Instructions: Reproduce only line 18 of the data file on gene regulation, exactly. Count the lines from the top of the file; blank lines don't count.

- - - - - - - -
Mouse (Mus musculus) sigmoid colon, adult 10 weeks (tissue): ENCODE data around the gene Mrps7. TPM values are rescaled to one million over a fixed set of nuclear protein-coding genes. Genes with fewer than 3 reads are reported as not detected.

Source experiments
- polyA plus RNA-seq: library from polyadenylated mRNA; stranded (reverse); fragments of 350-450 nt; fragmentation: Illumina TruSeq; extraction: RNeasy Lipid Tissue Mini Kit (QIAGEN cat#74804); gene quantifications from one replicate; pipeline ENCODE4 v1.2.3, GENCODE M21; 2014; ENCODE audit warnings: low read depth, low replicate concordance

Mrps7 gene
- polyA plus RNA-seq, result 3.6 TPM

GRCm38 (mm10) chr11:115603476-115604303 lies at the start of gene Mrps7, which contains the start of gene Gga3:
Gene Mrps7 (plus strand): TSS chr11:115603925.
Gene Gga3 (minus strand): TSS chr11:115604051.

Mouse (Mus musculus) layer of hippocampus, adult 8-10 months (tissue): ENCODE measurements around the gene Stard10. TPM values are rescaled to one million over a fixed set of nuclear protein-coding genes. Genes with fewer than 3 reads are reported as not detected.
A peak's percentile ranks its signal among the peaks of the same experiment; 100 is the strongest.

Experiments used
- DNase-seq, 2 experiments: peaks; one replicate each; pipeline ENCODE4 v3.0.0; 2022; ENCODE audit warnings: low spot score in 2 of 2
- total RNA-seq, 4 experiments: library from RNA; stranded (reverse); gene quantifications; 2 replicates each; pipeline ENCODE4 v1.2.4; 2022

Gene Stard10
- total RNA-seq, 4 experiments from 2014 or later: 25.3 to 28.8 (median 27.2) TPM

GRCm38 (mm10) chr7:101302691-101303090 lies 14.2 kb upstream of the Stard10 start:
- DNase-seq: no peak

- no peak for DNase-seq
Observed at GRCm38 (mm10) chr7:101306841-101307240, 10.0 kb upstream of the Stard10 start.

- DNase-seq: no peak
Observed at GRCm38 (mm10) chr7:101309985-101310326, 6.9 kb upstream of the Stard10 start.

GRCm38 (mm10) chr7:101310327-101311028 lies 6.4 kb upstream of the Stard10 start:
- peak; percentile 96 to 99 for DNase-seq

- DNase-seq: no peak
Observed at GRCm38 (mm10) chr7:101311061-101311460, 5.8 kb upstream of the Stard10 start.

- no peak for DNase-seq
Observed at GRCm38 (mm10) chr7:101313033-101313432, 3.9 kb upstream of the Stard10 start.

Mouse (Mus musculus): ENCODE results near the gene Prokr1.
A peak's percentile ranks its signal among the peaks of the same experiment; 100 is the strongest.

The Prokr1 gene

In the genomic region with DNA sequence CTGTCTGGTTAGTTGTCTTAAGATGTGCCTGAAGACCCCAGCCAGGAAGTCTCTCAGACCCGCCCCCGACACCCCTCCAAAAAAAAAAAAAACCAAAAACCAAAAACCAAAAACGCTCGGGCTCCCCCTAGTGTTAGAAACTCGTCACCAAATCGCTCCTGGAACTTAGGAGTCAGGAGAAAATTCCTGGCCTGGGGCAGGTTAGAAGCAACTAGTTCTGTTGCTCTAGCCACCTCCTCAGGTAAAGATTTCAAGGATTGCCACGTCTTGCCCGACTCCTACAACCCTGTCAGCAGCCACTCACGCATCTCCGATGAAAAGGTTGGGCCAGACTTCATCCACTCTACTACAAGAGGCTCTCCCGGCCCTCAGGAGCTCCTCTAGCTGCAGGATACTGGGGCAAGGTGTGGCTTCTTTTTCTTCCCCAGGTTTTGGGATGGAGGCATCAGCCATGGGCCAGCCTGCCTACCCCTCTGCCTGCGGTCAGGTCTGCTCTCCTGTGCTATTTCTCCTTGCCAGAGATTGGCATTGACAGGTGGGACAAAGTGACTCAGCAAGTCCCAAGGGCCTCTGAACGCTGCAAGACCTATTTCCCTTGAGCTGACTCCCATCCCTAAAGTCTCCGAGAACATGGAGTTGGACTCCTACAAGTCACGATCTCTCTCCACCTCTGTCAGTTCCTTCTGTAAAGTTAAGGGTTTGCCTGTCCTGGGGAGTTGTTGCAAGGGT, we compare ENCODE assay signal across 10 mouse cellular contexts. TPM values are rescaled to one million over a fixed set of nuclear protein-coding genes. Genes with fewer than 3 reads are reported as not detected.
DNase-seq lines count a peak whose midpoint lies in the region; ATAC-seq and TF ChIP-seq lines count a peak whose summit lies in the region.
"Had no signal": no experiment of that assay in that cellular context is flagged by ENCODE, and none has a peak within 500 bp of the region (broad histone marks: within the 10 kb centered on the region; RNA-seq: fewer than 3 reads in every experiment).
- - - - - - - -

- no peak for DNase-seq